Reading Games
When you read to the kids, turn it into a listening game, suggests SchoolFamily. Before you start reading, tell them you are going to zip their lips so they can listen but not talk. When they want to say something or ask a question, they can give you a signal to unzip their lips. When they read aloud to you, reverse roles and let the kids zip your lips.

Reading and Repeating
Read aloud to kids to encourage active listening. Baby Center suggests pausing during the last few pages of a book and ask the kids how they think the story will end. Discuss their theories and how they relate to what they heard of the story so far. This will encourage the children to listen closely and reflect upon what they have heard. Another strategy is to take out an old, familiar storybook and change a few key elements of the story while reading it to the kids. This is a fun way of testing how well those in your care are listening. Kids usually enjoy correcting "silly" adult errors.

Directions Games
Play games that include giving directions. Simon Says is a popular one in which kids have to listen to the directions -- and to whether you precede it with the words "Simon Says." SchoolFamily recommends another listening game that starts with a two-direction command. Tell the kids to walk to the couch and run back to their chairs. When they master two-step directions, add more. For example, tell the kids to pick up a pencil, write their names, and draw a circle around it.

Star Chart
Develop a star chart to reinforce good listening skills. Reinforcing children's listening skills will help increase their occurrence. Include specific listening skills on the chart. When they engage that skill, they will earn a star. Allow the children to add stars to the chart themselves and always tell them what they did to earn the stars. Provide a larger reward to kids once they obtains a specific amount of stars.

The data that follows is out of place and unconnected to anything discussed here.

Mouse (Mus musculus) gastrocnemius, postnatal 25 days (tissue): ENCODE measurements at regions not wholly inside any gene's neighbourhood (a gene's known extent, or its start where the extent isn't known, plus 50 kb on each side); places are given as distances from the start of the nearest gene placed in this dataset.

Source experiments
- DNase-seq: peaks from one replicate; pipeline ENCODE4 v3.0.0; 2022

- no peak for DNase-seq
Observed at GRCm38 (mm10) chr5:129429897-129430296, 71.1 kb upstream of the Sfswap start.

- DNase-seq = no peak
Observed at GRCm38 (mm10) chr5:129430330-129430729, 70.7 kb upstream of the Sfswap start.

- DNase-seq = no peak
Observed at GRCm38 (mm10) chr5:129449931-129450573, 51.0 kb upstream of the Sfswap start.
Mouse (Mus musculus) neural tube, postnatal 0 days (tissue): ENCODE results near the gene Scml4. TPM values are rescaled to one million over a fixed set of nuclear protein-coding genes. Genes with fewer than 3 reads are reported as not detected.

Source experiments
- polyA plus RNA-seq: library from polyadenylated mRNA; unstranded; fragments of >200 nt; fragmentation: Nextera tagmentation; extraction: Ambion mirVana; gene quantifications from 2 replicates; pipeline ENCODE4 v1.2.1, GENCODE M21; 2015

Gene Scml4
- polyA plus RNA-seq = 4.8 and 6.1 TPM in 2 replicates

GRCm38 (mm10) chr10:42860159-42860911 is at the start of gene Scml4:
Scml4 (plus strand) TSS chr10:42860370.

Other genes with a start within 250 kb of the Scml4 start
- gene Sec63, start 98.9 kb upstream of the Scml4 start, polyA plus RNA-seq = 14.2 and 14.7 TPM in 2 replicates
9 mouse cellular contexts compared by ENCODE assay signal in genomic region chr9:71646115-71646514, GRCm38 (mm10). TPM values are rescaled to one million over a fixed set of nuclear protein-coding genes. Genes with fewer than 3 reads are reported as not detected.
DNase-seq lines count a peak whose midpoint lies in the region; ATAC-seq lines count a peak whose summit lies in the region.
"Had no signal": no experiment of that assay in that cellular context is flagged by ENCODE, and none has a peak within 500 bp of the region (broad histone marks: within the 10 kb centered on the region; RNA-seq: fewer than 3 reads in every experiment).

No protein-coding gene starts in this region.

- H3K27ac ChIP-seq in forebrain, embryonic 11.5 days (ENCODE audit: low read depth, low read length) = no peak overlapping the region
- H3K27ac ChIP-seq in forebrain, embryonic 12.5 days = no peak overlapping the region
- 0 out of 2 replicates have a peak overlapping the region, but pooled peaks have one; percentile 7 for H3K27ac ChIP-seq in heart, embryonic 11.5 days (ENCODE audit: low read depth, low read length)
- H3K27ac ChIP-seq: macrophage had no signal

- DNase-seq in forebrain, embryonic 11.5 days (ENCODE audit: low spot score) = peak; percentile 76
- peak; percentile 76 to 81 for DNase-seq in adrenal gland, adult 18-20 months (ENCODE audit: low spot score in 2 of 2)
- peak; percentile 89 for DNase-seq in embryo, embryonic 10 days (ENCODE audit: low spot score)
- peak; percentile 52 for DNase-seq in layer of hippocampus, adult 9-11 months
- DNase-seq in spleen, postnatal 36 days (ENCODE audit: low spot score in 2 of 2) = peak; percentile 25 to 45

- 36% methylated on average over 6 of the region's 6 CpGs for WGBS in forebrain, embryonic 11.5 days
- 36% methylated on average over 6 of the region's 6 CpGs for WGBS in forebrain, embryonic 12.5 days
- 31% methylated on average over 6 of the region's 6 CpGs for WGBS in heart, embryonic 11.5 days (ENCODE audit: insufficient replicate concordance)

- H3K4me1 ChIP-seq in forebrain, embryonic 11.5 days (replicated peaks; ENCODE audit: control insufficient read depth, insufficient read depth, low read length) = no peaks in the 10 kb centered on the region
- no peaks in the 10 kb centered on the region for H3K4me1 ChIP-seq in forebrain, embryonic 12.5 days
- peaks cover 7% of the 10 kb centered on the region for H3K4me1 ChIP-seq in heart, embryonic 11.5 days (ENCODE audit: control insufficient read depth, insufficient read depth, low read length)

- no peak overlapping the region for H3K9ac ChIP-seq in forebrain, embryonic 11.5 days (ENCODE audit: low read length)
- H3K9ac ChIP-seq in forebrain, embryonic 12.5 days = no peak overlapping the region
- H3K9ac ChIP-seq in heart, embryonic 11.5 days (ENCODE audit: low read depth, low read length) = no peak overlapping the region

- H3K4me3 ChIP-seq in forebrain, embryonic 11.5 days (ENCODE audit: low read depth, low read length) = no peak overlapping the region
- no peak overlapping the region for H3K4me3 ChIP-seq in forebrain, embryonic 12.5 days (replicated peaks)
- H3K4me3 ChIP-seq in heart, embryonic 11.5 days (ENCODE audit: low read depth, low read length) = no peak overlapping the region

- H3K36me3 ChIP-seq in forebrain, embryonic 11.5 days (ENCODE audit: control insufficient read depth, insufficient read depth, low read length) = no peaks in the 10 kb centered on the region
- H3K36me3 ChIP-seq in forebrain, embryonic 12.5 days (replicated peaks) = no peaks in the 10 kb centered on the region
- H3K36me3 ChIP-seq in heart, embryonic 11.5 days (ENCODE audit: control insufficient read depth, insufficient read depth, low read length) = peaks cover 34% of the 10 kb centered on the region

How Many Times Do I Need to Tell You?
My idea is simply to gather some index cards. Tell the children in your care that you are going to play a game to see if they can listen and follow directions. Whenever you give them a direction, count how many times it takes the kids to do the task, and write that number on an index card. For example, if you ask them to: "Put your homework in your backpack," or, "brush your teeth and hair," record how many times it takes to remind them until he actually accomplishes the task.

Monday, November 18, 2013

Changing Jobs Doesn't Change You

Simple Secrets of Successful People

In his book 100 Simple Secrets of Successful People David Niven, Ph. D. explains that transitions intimidate us because everything seems so different. But, even though our work environment changes when we switch jobs, we don't.

In his book the author states that we all need some stability in our lives to be able to function. When we undertake new things we really on that stability of how we are to provide us with comfort and confidence.

Nearly everyone feels some anxiety when starting a new job. However, people who focus their attention on their own identity rather than their uncertain surroundings feel less stress and report becoming comfortable in their position in half as much time.

You can purchase your own copy of the book by clicking a link above or below:

100 Simple Secrets of Successful People, The: What Scientists Have Learned and How You Can Use It